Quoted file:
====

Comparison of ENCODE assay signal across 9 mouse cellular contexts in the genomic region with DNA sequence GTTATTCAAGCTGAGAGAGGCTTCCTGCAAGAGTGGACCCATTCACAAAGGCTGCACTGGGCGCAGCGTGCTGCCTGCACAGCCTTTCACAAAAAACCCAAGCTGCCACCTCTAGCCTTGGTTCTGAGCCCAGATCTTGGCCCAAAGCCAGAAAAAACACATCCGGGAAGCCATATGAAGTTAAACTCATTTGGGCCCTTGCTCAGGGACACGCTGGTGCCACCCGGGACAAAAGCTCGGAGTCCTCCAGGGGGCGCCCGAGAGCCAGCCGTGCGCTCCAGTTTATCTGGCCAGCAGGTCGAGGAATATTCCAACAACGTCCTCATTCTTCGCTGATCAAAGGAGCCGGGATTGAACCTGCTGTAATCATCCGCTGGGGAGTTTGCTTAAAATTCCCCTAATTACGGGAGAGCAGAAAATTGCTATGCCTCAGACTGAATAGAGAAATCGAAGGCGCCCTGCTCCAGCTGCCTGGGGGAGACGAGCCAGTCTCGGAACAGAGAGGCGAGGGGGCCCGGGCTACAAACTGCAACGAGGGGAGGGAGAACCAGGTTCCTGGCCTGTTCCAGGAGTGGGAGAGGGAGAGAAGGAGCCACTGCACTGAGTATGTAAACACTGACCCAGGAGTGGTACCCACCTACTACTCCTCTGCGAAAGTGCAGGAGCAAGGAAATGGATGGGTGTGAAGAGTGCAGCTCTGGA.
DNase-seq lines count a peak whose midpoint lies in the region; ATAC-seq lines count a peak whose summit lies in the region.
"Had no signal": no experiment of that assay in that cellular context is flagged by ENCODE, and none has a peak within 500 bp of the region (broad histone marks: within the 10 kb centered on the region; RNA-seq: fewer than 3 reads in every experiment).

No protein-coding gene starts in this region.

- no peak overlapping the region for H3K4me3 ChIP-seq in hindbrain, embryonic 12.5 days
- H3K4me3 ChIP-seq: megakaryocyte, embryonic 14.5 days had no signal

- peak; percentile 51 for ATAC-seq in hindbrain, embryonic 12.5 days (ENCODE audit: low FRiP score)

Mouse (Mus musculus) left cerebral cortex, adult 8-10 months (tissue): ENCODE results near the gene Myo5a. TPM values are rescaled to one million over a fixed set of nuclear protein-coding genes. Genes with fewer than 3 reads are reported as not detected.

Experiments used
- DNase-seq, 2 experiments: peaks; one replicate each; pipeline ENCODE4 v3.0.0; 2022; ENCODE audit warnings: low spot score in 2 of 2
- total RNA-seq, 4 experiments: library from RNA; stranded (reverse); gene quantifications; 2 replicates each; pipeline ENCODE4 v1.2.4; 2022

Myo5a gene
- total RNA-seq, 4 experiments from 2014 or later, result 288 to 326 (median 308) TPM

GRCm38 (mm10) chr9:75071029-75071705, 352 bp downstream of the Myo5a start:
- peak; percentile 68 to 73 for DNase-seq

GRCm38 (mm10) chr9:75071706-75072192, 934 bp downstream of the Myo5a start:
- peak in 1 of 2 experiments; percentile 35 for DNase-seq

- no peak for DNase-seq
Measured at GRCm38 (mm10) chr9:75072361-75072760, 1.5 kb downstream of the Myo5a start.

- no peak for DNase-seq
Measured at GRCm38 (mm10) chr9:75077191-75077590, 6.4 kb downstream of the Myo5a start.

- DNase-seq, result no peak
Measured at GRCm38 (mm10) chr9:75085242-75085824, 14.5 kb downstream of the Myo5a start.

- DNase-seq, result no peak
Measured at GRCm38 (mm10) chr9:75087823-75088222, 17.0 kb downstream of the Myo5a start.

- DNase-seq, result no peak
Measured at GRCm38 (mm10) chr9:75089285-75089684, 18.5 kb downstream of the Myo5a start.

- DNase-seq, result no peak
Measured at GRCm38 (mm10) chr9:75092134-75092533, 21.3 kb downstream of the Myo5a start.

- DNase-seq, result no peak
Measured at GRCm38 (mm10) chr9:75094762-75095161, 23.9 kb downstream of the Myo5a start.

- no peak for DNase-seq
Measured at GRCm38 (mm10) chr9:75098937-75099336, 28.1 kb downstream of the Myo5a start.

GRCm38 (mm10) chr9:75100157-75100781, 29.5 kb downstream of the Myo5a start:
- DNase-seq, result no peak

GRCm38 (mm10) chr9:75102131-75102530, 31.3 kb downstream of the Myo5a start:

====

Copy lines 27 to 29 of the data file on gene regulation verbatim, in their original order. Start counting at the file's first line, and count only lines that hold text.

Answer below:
Measured at GRCm38 (mm10) chr9:75089285-75089684, 18.5 kb downstream of the Myo5a start.

- DNase-seq, result no peak
Measured at GRCm38 (mm10) chr9:75092134-75092533, 21.3 kb downstream of the Myo5a start.